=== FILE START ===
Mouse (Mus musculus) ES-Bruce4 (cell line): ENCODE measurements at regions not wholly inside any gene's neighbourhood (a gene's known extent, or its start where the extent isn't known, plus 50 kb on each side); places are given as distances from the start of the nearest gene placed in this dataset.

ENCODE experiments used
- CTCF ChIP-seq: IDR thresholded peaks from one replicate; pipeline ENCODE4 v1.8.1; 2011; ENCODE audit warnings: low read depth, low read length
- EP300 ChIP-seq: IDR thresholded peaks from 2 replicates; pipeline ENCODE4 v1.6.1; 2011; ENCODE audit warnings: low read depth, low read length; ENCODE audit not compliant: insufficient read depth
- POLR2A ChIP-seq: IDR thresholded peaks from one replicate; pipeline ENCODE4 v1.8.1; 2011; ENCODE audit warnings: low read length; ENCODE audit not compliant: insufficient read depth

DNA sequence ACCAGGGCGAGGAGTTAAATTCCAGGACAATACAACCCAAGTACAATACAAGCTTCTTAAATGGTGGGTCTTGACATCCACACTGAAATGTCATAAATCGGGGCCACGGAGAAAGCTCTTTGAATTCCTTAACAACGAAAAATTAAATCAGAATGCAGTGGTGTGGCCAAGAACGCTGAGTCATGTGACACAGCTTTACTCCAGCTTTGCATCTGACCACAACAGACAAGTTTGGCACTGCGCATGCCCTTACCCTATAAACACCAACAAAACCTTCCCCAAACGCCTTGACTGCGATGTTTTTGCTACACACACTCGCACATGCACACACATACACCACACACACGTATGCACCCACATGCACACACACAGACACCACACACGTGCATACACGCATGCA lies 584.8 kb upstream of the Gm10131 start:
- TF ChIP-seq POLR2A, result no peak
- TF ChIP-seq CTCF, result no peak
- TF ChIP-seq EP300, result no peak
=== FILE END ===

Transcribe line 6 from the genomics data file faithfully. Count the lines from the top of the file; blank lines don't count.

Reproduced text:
DNA sequence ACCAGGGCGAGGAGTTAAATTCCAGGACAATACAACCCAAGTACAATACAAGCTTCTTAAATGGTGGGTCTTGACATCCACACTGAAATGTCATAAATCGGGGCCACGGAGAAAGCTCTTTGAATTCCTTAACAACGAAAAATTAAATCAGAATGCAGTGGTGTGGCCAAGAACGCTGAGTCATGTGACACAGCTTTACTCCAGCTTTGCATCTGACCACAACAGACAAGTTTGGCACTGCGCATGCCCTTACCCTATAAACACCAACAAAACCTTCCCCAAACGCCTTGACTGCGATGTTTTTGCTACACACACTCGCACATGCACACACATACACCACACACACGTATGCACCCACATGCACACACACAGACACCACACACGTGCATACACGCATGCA lies 584.8 kb upstream of the Gm10131 start: